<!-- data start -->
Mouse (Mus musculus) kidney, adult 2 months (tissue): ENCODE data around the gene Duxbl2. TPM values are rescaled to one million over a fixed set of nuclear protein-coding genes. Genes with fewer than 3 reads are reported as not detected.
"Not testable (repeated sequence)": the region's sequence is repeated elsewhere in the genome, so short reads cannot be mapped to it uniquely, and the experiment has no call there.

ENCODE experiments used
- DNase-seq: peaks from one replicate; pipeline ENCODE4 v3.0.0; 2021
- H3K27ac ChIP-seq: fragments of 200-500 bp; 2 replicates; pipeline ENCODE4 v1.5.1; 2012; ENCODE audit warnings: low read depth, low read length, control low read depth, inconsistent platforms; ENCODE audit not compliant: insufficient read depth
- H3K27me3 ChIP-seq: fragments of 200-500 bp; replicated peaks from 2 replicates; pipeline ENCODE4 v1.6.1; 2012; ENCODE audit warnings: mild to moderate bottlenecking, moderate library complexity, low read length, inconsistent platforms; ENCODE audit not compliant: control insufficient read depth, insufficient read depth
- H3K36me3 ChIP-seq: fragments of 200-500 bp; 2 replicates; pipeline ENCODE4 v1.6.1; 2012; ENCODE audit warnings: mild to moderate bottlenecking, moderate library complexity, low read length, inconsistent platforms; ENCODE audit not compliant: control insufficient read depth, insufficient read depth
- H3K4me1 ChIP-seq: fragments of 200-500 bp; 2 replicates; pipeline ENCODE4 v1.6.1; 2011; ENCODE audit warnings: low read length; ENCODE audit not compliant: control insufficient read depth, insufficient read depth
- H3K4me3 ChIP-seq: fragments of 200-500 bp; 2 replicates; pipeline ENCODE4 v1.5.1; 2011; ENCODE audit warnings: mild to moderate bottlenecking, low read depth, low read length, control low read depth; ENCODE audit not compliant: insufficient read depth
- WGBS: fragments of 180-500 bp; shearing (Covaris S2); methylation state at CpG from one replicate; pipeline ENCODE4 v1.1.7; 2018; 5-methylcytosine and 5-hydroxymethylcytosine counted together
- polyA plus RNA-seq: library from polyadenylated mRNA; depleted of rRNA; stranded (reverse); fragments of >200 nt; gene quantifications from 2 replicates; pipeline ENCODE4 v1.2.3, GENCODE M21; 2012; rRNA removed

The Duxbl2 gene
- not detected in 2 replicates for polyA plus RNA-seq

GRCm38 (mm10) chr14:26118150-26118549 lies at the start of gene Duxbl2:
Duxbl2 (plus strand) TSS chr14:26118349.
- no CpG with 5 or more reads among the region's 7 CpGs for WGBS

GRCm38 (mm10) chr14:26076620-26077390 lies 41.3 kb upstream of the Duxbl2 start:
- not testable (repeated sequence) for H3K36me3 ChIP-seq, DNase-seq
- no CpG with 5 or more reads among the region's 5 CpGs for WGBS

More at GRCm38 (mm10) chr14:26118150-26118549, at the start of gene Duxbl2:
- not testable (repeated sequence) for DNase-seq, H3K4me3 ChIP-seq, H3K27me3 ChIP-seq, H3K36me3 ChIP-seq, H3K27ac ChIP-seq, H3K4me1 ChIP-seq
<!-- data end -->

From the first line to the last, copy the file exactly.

Mouse (Mus musculus) kidney, adult 2 months (tissue): ENCODE data around the gene Duxbl2. TPM values are rescaled to one million over a fixed set of nuclear protein-coding genes. Genes with fewer than 3 reads are reported as not detected.
"Not testable (repeated sequence)": the region's sequence is repeated elsewhere in the genome, so short reads cannot be mapped to it uniquely, and the experiment has no call there.

ENCODE experiments used
- DNase-seq: peaks from one replicate; pipeline ENCODE4 v3.0.0; 2021
- H3K27ac ChIP-seq: fragments of 200-500 bp; 2 replicates; pipeline ENCODE4 v1.5.1; 2012; ENCODE audit warnings: low read depth, low read length, control low read depth, inconsistent platforms; ENCODE audit not compliant: insufficient read depth
- H3K27me3 ChIP-seq: fragments of 200-500 bp; replicated peaks from 2 replicates; pipeline ENCODE4 v1.6.1; 2012; ENCODE audit warnings: mild to moderate bottlenecking, moderate library complexity, low read length, inconsistent platforms; ENCODE audit not compliant: control insufficient read depth, insufficient read depth
- H3K36me3 ChIP-seq: fragments of 200-500 bp; 2 replicates; pipeline ENCODE4 v1.6.1; 2012; ENCODE audit warnings: mild to moderate bottlenecking, moderate library complexity, low read length, inconsistent platforms; ENCODE audit not compliant: control insufficient read depth, insufficient read depth
- H3K4me1 ChIP-seq: fragments of 200-500 bp; 2 replicates; pipeline ENCODE4 v1.6.1; 2011; ENCODE audit warnings: low read length; ENCODE audit not compliant: control insufficient read depth, insufficient read depth
- H3K4me3 ChIP-seq: fragments of 200-500 bp; 2 replicates; pipeline ENCODE4 v1.5.1; 2011; ENCODE audit warnings: mild to moderate bottlenecking, low read depth, low read length, control low read depth; ENCODE audit not compliant: insufficient read depth
- WGBS: fragments of 180-500 bp; shearing (Covaris S2); methylation state at CpG from one replicate; pipeline ENCODE4 v1.1.7; 2018; 5-methylcytosine and 5-hydroxymethylcytosine counted together
- polyA plus RNA-seq: library from polyadenylated mRNA; depleted of rRNA; stranded (reverse); fragments of >200 nt; gene quantifications from 2 replicates; pipeline ENCODE4 v1.2.3, GENCODE M21; 2012; rRNA removed

The Duxbl2 gene
- not detected in 2 replicates for polyA plus RNA-seq

GRCm38 (mm10) chr14:26118150-26118549 lies at the start of gene Duxbl2:
Duxbl2 (plus strand) TSS chr14:26118349.
- no CpG with 5 or more reads among the region's 7 CpGs for WGBS

GRCm38 (mm10) chr14:26076620-26077390 lies 41.3 kb upstream of the Duxbl2 start:
- not testable (repeated sequence) for H3K36me3 ChIP-seq, DNase-seq
- no CpG with 5 or more reads among the region's 5 CpGs for WGBS

More at GRCm38 (mm10) chr14:26118150-26118549, at the start of gene Duxbl2:
- not testable (repeated sequence) for DNase-seq, H3K4me3 ChIP-seq, H3K27me3 ChIP-seq, H3K36me3 ChIP-seq, H3K27ac ChIP-seq, H3K4me1 ChIP-seq